Taking advantage of time

  • UPST mostly rangebound since May sell-off
  • Nov. options volatility well above Dec. options volatility
  • “Calendar spreads” trade time—but also volatility

In the options world, it can sometimes seem as if all roads lead to volatility—even in terms of the “calendar spread” strategy, which is typically discussed as a way to potentially profit from the way different options lose value over time.

A typical calendar spread combines a short at-the-money (ATM) option with a long ATM option with a later expiration date—e.g., with a stock at $50, a trader could short a November $50 call and buy a December $50 option:

Chart 1: LiveAction scan: Expiration 1 IV > Expiration 2 IV, 10/27/22. IV higher for nearby expiration.

Source: Power E*TRADE. (For illustrative purposes. Not a recommendation.)

Because options lose time value at a faster pace as expiration approaches, the goal of the typical calendar spread trader is to exit the position at or shortly before the nearby option expires, at which point it will have lost most or all of its time value. Meanwhile, the long option that expires later will have some time value left—and, hopefully, will have lost less value overall than the short option, creating a net profit on the spread.

That’s the time element. But the risk-reward profile shows the calendar spread also has a volatility element. Specifically, it needs volatility to remain low or decrease over the life of the trade. Notice the potential profit is greatest if the stock is unchanged—that is, it’s at the options’ strike price—at expiration. But if volatility increases—say, the stock makes a big move, higher or lower—losses can result. In this sense, the calendar spread is a “short volatility” trade, similar to a short straddle or strangle.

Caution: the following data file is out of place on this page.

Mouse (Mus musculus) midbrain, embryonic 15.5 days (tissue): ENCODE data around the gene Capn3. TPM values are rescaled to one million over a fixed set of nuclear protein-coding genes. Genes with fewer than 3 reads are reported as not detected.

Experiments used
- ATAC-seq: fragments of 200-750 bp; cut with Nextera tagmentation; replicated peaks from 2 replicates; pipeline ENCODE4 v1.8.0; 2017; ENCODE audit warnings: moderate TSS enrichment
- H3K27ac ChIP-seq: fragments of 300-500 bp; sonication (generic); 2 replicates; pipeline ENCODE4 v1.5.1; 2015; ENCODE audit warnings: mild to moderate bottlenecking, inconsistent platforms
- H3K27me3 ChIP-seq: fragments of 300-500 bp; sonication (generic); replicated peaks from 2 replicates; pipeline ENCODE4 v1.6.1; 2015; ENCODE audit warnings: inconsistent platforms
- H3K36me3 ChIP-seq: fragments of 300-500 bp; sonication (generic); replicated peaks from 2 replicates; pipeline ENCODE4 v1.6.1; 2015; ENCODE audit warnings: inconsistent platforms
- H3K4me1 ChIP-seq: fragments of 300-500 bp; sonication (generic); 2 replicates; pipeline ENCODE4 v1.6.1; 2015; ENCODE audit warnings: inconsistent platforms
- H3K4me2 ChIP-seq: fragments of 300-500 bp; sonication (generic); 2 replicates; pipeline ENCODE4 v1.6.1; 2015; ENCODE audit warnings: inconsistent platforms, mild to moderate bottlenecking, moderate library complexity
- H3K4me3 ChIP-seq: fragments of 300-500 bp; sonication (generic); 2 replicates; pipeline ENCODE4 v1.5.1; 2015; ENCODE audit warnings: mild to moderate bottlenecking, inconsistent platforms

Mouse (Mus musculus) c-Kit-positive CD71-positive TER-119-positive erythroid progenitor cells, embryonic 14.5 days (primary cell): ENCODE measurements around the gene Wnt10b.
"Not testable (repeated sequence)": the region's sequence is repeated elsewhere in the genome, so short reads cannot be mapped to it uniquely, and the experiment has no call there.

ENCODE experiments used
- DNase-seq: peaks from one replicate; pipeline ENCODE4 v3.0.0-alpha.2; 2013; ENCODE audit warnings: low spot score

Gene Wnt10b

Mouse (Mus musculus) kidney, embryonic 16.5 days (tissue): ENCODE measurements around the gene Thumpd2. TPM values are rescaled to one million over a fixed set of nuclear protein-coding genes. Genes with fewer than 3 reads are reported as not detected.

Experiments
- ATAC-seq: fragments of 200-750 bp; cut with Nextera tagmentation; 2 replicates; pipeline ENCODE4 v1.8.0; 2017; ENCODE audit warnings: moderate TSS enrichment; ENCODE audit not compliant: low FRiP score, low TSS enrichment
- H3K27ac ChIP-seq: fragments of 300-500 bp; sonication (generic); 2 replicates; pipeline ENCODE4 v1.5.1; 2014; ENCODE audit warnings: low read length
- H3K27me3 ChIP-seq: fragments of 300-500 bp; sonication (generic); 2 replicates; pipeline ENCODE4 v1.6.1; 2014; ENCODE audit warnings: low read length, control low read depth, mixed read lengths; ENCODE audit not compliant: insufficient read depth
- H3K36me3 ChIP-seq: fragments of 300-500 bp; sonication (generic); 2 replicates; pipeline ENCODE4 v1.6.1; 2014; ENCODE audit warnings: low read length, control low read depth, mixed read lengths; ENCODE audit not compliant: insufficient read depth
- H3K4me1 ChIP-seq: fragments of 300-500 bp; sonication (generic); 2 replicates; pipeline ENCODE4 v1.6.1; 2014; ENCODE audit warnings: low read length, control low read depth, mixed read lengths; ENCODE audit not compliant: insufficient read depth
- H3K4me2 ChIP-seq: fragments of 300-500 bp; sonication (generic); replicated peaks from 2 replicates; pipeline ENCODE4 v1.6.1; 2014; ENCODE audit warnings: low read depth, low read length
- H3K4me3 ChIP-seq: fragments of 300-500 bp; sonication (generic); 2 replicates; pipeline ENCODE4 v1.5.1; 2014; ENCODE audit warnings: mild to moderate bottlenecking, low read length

Traders shorting volatility prefer to “sell” it when it’s as high as possible—just as they would a stock. That leads us to the LiveAction scan for symbols with the highest implied volatility (IV) in the nearby expiration month relative to the next expiration month:

Chart 2: ATM calendar spread risk–reward profile. Potential profit highest at strike price

Source: Power E*TRADE. (For illustrative purposes. Not a recommendation.)

Because high IV can inflate options premiums while low IV can deflate them, traders interested in calendar spreads may look for stocks with much higher IV in the nearby month than in a later expiration month. That increases the odds they’d be shorting potentially overpriced options and buying (relatively) underpriced options.

But there’s even more to consider in this type of trade. One of the stocks on yesterday’s LiveAction scan, Upstart (UPST), has traded in an increasingly narrow range since dropping sharply in May:

Chart 3: Upstart (UPST), 5/3/22–10/27/22. Upstart (UPST) price chart. Moving sideways since sell-off

Source: Power E*TRADE. (For illustrative purposes. Not a recommendation.)

For some perspective, UPST peaked above $400 last October, and was still trading around $160 as recently as early March. Traders who expect the stock to remain in a relatively low-volatility consolidation may see this type of stock as a good candidate for a calendar spread.

It could be. But those traders can’t overlook UPST’s upcoming earnings, currently scheduled for November 8. As discussed in “Sharpening the volatility edge,” IV often increases in the runup to an earnings release—something that would help explain UPST’s November IV being so high relative to December.

Traders can never overestimate earning volatility, as the big down gap that occurred after UPST announced its numbers in May vividly illustrates. That’s the type of volatility surge that can knock a short-volatility strategy, like the calendar spread, out of the box.

A final note on calendar spreads: The position’s risk-reward profile is the same whether the trade uses calls or puts. Since the potential profit is greatest at the options’ strike price, traders who think the stock could move somewhat higher may use options with strike prices above the current stock price, while traders with a bearish bias would do the opposite. Either way, the calendar spread isn’t a strategy designed for situations when a trader expects a significant move, up or down.

Today’s numbers include (all times ET): Personal Income and Outlays (8:30 a.m.), PCE Price Index (8:30 a.m.), Consumer Sentiment (10 a.m.), Pending Home Sales Index (10 a.m.).

Today’s earnings include: AbbVie (ABBV), Aon (AON), Chevron (CVX), Exxon Mobil (XOM), Colgate-Palmolive (CL).


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